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Camden New Journal - One Week with JOHN GULLIVER
Published: 25 September 2008

John Healey, right, with music photographer Tom Sheehan at the book launch for The Grass Arena
Book launch for ex-street drinker a sober experience

FOR a reason I cannot fathom, the first time I read John Healey’s searing account of his days in jail and as a street drinker in Kentish Town it left me cold.
There was such pain in the book, The Grass Arena, it shouldn’t have done. But it did.
However, when I heard John read an excerpt from his extraordinary book at the most unusual launch I have attended it was then that I felt the power of the words.
His description of a scene in which he got sozzled with drinkers until one stabbed another to death almost moved me to tears. Later that evening at home I couldn’t put the book down.
My epiphany occurred in a large Victorian house in Bartholomew Villas, Kentish Town, owned by the writer Charlotte Raven who generously threw it open to guests to celebrate John’s arrival as one of Britain’s top living writers. His book has now been published as a Penguin Classic.
John grew up among the poorest of the poor of Kentish Town after the last war. His father regularly beat him. To escape he volunteered for the army – and got beaten there. He found solace in booze and roamed our streets in search of it until he landed in jail. There he learned to play chess and later told his life story in The Grass Arena.
The 50-strong audience, sitting in rows in an upstairs room, listened enraptured by John reading his memoir.
It was a bit of an odd sight. Most of them were the sort who go to book launches: middle-class professionals, comfortably off. And here they were hearing a tale of a life that must have seemed as foreign to them as a tale from a far away country.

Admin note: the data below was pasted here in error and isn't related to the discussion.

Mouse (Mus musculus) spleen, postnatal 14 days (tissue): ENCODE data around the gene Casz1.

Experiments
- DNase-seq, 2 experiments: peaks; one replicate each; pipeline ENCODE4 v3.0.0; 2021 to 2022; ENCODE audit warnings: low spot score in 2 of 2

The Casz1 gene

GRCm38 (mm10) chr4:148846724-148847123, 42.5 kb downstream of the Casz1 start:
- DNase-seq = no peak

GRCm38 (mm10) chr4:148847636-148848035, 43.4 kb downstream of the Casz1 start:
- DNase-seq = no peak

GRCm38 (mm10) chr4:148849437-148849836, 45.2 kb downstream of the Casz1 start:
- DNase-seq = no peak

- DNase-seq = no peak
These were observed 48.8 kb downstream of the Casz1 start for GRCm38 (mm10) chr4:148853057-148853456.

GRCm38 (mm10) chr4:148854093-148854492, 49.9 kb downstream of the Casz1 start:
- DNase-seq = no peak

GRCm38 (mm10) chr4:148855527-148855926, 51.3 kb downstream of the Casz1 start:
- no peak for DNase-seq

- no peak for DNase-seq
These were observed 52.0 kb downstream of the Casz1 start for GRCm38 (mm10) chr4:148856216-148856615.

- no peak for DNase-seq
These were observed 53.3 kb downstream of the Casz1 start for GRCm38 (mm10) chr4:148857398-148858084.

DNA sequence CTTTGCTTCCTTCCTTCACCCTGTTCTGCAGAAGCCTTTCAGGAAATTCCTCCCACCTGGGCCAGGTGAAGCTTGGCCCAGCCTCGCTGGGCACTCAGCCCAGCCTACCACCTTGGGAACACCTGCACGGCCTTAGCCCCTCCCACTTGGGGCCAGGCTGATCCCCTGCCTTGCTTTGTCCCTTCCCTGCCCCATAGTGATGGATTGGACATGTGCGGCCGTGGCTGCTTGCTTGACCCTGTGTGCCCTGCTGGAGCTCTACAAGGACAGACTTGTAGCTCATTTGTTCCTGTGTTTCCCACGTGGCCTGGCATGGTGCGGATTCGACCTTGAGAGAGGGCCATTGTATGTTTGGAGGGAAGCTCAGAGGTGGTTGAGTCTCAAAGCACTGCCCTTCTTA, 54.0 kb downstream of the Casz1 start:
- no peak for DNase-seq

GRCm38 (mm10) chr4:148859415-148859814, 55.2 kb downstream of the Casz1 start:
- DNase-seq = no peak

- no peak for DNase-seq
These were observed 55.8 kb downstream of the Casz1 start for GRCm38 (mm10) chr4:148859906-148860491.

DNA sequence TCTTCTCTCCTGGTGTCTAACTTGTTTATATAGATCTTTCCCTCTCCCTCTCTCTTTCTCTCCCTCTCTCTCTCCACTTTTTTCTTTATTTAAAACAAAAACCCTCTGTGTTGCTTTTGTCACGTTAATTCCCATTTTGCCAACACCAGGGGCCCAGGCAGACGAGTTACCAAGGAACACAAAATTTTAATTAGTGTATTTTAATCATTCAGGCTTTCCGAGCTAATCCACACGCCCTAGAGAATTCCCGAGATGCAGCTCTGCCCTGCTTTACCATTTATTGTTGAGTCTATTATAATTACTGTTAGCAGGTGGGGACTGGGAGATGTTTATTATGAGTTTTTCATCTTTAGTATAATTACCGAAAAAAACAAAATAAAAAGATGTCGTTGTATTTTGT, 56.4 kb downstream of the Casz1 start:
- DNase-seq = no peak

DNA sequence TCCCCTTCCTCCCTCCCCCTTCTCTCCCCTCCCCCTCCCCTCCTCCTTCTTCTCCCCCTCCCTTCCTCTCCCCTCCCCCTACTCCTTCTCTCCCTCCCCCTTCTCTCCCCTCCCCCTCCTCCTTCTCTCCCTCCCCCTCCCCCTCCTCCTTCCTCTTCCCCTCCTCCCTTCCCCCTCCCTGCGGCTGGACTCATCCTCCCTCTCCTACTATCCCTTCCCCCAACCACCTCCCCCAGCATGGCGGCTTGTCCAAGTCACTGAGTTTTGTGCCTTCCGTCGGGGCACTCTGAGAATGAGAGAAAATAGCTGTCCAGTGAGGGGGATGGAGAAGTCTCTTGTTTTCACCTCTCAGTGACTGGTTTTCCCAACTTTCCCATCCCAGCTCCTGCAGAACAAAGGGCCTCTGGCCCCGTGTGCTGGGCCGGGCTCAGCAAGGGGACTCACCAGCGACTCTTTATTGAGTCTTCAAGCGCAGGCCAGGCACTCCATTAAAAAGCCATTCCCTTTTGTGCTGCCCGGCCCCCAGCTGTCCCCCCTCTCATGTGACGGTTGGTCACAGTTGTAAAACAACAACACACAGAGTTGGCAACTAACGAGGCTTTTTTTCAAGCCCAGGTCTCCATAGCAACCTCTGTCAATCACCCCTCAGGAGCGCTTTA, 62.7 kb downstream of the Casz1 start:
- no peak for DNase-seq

Earlier in the evening I spoke to John and sensed him to be a shy, slightly introverted man.
Later, standing in front of a crowded room, with all eyes turned on him, must have been a bit of an ordeal.
He struck me as a typical working-class fellow you’d meet in Kentish Town, getting on a bit, nothing boastful about him. I could have been chatting at the bar of a pub. Not an ounce of self-publicity in him. What a contrast to the egos you meet in book launches, all self-centred, trying to make smart talk.
It was fitting that he was introduced by another old lag, Erwin James, who has emerged from 20 years behind prison bars as a successful writer, with a regular column in the Guardian.
He had discovered John’s book in jail and the “sheer power of the writing” had brought him “through dark times”.
In reply to a remark by someone in the audience that his “terrible experiences” had enabled him to write the book, John said: “I would rather have had a normal life.”
Writing it hadn’t been easy, he said. Often he suffered “fits of anger” – perhaps, I thought, from reliving his dark times.
When someone asked him how he felt now that he ranked among the greats such as Kafka, also published in Penguin Classics, he complained he was still looking for a publisher for another book “under his bed”.
Often I find when John’s name comes up in conversation someone wonders whether he’s working on another book – as if one Penguin Classic to your name isn’t enough. And this from a man who barely went to school!
People ask the same question about Harper Lee, but millions love her classic To Kill a Mockingbird!
Summing up his life, John said at the end of the evening: “We are defined by what we do.”
And what a great thing John has made of his life.

Poet Dennis’s new best cellar